Fair play to Lindsay

Denis Lindsay’s decision to ban Ridley Jacobs from the second Test against Zimbabwe later this month will be remembered in the years to come as a turning point in the attitude and effectiveness of match referees in international cricket.

They started out as ‘old fart’ appointed school chums on a freebie holiday with a generous meal allowance a decade ago and, barring a couple of exceptions, they deteriorated thereafter.

In nearly a decade of international cricket South Africa have encountered two – yes, TWO – effective pieces of match refereeing. On the 1997 tour of Pakistan former Sri Lankan captain Ranjan Madugalle fined Pat Symcox 50% of his match fee for a series of over-zealous appeals and several displays of obvious dissent.

As Symcox came close to boiling point at the obstinacy of the umpires he lowered his head to the stump microphone and said: “Are you watching this Mr Match Referee – what are you going to do about it?”

Madugalle calmly asked the umpire to pass his walkie talkie to Symmo: “Yes, I am watching Mr Symcox, and if you carry on you will lose the other half of your match fee…”

Then, last year, Waqar Younis was banned for a game for persistent ball-tampering in the one-day triangular in Sri Lanka featuring SA, Pakistan and Sri Lanka. The official was former New Zealand batsman John Reid.

Otherwise, the ‘refereeing’ has been insipid and feeble. How about former England captain Mike Denness’s response to the time-wasting tactics of Mervyn Dillon and Dinanath Ramnarine at the end of the third Test against the West Indies in Barbados three months ago?

“If a lad tells me he has an injury, then what can I do?” Denness said, shrugging his shoulders. Pathetic.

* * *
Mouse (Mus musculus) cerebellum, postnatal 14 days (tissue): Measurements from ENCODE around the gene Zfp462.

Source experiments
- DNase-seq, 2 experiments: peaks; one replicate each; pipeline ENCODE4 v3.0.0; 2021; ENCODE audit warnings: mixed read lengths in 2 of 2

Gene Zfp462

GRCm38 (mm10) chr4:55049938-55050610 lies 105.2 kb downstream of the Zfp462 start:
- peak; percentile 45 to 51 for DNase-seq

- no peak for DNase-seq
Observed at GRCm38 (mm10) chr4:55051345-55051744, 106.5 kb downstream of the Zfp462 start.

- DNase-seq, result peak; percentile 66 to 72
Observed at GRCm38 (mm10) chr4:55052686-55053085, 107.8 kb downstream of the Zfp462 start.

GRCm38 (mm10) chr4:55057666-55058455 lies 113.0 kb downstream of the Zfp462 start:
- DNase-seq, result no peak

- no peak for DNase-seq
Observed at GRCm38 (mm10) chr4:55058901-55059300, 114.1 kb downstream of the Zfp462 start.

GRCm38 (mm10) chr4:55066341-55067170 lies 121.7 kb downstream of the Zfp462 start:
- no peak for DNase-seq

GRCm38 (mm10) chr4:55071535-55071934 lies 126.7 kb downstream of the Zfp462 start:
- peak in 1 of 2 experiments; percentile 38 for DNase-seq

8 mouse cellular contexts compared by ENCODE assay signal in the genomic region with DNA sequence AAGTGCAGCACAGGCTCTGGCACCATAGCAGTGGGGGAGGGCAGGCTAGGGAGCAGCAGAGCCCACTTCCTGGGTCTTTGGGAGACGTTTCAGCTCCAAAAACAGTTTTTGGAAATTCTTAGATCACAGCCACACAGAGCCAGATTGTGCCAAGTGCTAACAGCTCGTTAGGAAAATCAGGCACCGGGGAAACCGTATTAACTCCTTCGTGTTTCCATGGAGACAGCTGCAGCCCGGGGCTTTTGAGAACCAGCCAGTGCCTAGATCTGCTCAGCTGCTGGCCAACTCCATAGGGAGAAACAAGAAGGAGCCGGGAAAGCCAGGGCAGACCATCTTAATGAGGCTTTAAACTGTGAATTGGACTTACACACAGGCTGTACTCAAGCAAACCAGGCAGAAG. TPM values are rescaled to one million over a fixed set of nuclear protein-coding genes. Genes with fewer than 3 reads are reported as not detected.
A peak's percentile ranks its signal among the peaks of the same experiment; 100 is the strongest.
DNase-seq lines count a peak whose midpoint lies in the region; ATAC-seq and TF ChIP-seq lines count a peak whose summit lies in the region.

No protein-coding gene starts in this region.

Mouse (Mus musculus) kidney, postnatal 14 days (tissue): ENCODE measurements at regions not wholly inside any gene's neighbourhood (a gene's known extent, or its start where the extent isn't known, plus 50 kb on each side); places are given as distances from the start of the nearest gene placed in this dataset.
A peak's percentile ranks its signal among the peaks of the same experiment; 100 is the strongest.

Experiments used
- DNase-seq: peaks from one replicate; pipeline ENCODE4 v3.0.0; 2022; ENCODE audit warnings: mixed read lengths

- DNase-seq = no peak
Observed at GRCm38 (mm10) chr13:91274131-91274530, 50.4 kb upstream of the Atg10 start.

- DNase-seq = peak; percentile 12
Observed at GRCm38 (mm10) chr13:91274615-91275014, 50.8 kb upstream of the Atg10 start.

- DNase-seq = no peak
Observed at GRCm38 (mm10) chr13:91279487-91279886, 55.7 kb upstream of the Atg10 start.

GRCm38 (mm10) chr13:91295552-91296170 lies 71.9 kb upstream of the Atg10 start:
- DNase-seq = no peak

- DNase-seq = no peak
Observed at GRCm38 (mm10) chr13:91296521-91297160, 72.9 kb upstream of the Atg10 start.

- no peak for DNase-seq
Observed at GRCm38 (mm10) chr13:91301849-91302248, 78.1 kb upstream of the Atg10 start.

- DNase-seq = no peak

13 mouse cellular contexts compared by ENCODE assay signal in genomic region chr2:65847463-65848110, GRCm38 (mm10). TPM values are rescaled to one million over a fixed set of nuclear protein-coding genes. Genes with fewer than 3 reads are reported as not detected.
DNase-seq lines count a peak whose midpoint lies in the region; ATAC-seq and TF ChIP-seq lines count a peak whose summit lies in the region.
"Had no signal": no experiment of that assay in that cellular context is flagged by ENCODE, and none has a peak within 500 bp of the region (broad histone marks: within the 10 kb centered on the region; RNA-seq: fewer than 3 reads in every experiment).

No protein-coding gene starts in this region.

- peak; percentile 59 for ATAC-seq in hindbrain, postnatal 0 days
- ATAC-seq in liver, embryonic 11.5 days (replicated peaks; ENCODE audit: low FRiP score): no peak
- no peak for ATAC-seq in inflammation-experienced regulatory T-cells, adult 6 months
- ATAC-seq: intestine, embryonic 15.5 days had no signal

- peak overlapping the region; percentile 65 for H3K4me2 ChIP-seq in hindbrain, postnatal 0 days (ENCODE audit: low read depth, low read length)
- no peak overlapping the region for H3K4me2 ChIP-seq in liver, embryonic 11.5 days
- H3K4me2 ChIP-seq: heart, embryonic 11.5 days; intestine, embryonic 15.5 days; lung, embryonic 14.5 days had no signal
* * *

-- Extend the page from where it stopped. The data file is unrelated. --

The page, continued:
By banning Jacobs, and more significantly, issuing the first ever press release to include the word ‘cheat’, Lindsay has sent a message to all the other match referees that it is OK to take firm action. He has also sent a shiver down the spines of several would-be cheats in the international game.

Ridley Jacobs, ironically, is one of the cleanest, humblest, nicest guys playing the game in world today. He has an unblemished record at every level and has never cheated before. He did not appeal for the botched stumping and is devastated by the punishment. That is unfortunate, but injured Zimbabwe wicket keeper Andy Flower, who was commentating at the time, had this to say:

“He was carried away by the appealing of his team-mate and before he knew what was going on the square leg umpire had raised his finger and given the batsmen out. But he (Jacobs) knew he had not made the stumping. He KNEW it. If you break the wicket without the ball in your gloves then it’s not out and you call the batsman back, it’s as simple as that. What he did was cheating.”

First time offender or not, we should all be glad to see cheats punished. It won’t stop them all, but it will stop a few.

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